Ever feeling like one failure after the next keeps you from finding good freelance writing jobs?
I know I did. When I first started looking for freelance writing jobs, I felt like a total failure. I even thought about quitting. It sucks when…
- You’re not getting any bites from query letters or letters of introduction
- All the freelance writing jobs you find on bid sites, job boards, and content mills pay pitiful rates, or
- Even after consuming countless podcasts, courses, and blog posts about freelance writing, you still doubt your skills.
Instead of giving up, I decided to take a step back and look at what I was doing wrong. I really wanted to find a way to turn things around and get back on track.
And I’m glad I did. It took me about five months to break down all the false ideas I had about freelancing writing and start landing better-paying gigs. It wasn’t easy, but I learned a lot from those failures.
Want to avoid making the same mistakes? Check out these five fast-track fixes to find more freelance writing jobs:
You dream of being a successful writer. But instead you’re stuck with freelance work writing for content mills and clients who pay you $20 or less per post.
Deep down, you know it’s time to drop these low-paying clients and find better-paying freelance work, but the thought terrifies you.
Isn’t it risky to just let your clients go? What if no one will pay your higher rates for freelance work?
If you’re struggling to keep up with deadlines and the volume or freelance work for low-paying clients, where are you going to find the time for marketing to get better ones?
I understand where you’re coming from. I was in this very situation less than six months ago. And then I did something that felt a little crazy and scary. I gave most of my clients a swift kick.
What would happen if you let all your clients go tomorrow?
It cleared the way for me to get higher-paying clients and triple my freelance work income. Here’s how it’s done:
Ever struggled to find an email address for a prospect?
You check the website for the business or magazine you want to pitch. You do an exhaustive online search. You even use software apps to try and find an email address for the right person. But all you get is frustration.
Do you settle for the blackhole of email addresses and send your pitch to info@ or editor@ and hope for the best? Don’t do that, OK. There’s a better way.
It’s time to put on your big-girl pants and be a little more clever and gutsy. If you have to work to find an email address, you might as well make it fun.
Using my brilliant tactic, I have never been denied the email address I want. Never!
You’ll need to pick up the phone and leverage the art of creative rhetoric to make it happen (some writer’s might need a personal pep-talk to get started).
But it’s worth it to find an email address for a prospect you can turn into a client. Here’s how I do it:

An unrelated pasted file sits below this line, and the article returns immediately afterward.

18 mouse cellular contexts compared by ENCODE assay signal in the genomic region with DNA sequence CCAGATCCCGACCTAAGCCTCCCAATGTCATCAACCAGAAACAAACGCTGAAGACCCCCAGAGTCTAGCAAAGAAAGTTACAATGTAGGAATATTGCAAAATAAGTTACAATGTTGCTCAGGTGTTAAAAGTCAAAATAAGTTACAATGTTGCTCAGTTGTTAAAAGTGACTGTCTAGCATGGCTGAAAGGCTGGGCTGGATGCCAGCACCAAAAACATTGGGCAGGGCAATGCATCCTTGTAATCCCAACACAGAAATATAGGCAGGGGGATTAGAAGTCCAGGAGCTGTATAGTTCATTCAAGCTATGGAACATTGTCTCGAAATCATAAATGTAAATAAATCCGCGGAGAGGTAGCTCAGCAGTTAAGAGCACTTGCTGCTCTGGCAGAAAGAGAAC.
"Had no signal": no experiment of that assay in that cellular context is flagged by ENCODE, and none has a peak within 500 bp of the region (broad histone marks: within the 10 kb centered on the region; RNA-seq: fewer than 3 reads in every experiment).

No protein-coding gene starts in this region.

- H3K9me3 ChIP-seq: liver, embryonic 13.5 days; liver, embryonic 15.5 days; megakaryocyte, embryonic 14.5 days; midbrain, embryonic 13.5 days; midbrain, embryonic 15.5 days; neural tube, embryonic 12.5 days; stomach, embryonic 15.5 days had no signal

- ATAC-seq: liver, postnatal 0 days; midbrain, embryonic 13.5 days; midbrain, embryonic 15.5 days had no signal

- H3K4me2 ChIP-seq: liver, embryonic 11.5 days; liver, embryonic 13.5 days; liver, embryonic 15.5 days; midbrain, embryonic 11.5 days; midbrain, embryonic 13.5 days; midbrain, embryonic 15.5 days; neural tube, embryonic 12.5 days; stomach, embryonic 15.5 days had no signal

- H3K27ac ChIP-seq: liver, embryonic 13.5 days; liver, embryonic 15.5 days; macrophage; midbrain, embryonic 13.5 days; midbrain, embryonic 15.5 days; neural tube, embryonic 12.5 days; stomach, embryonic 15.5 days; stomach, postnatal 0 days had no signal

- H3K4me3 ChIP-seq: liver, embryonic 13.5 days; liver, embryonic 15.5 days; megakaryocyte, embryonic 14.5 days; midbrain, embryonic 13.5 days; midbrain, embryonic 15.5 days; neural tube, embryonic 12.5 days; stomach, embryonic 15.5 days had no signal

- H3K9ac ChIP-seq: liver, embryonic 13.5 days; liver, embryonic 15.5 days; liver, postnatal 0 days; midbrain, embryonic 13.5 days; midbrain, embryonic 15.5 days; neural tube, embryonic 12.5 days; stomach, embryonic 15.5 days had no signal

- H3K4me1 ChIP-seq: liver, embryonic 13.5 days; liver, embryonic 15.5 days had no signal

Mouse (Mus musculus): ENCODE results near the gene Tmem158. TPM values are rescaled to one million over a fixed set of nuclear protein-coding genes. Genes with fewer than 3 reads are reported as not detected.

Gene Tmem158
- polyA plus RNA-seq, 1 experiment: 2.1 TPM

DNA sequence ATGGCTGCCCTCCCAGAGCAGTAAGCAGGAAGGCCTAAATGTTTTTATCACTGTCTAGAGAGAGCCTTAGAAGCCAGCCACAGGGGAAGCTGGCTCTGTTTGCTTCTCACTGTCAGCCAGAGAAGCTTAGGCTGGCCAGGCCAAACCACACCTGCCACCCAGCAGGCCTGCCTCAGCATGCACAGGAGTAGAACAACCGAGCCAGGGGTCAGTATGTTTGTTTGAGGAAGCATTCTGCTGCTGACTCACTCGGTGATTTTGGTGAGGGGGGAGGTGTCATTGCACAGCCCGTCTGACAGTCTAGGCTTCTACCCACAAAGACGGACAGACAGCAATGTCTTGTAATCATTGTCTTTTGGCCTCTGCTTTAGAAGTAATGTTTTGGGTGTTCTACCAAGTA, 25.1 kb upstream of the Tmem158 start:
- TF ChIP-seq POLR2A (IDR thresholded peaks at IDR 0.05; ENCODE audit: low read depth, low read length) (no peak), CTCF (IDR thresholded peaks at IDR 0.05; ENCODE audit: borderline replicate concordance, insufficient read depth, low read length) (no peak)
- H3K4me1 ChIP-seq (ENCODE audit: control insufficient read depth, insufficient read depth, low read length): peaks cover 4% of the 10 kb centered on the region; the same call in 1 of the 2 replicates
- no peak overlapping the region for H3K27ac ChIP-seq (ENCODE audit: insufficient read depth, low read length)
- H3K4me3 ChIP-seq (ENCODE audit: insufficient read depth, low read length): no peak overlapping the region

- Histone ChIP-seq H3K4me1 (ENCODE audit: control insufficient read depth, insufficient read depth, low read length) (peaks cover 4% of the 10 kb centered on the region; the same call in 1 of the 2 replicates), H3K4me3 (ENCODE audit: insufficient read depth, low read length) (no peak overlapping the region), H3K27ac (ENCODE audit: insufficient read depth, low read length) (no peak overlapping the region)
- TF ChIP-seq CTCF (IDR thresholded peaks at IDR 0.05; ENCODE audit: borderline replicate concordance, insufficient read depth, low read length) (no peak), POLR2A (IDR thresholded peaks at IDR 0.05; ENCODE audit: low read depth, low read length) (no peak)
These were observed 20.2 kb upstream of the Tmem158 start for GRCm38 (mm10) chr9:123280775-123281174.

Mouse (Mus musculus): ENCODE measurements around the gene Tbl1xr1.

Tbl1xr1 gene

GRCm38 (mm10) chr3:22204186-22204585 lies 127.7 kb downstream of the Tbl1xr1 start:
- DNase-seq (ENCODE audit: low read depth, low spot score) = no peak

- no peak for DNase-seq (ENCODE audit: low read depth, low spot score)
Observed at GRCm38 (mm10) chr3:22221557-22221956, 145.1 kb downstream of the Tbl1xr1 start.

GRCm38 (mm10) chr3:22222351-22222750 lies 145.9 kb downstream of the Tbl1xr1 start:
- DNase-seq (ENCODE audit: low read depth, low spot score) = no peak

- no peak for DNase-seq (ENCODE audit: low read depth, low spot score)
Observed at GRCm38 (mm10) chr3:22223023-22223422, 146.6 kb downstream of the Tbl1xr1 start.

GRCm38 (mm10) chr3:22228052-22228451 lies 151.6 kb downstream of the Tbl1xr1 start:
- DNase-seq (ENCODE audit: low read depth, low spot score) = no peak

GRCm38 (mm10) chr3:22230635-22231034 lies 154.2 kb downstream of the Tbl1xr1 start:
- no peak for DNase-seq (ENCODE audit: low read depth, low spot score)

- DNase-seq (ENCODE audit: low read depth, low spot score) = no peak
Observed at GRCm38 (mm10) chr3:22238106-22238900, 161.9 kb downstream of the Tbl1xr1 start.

Are you sick of those dry spells that make you go back to begging for work as a freelance writer?
It happens. One day you’re flush with work, cranking out copy, and making a decent income. And then you realize your freelance marketing efforts haven’t been all that great.
Projects come to an end. You get paid. And then you’re scrambling to find more clients that need a freelance writer.
Been there? Done that?
If you’re that kind of freelance writer, it can get exhausting. It’s kind of like trying to make your way across a desert without any water. But it doesn’t have to be that way.
If you want to be a fully-booked freelance writer, there’s a few things you can do to always have a steady stream of work. The marketing techniques I use as a freelance writer have helped me increase demand, raise my rates, find better clients, and make more money.
Ready to end the freelance-client drought once and for all? Here’s how:
Freelance marketing might feel like a chore. But it’s kind of important. If you don’t do it, you don’t eat. The good news, you can learn to love freelance marketing like I did. Enjoy!–Carol
When I first got back into freelancing after years of being a staff writer, I didn’t have to do much freelance marketing.
I called many sources at companies I’d covered at writing for a local business journal, let them know I was freelancing, and it kind of rolled from there.
I called a couple local magazines, pitched them, and got assignments. I answered an ad and found myself writing Web content for a $1 billion corporation.
Looking back, it was a golden time. My career ran easy, like water flowing downhill.
But if you’ve ever sat back and done little to no freelance marketing, you know it’s not a sustainable way to stay fully booked.
It’s a lesson I had to learn the hard way. And I don’t want you to end up in the same situation. Here’s how I learned to love freelance marketing to move up and earn more: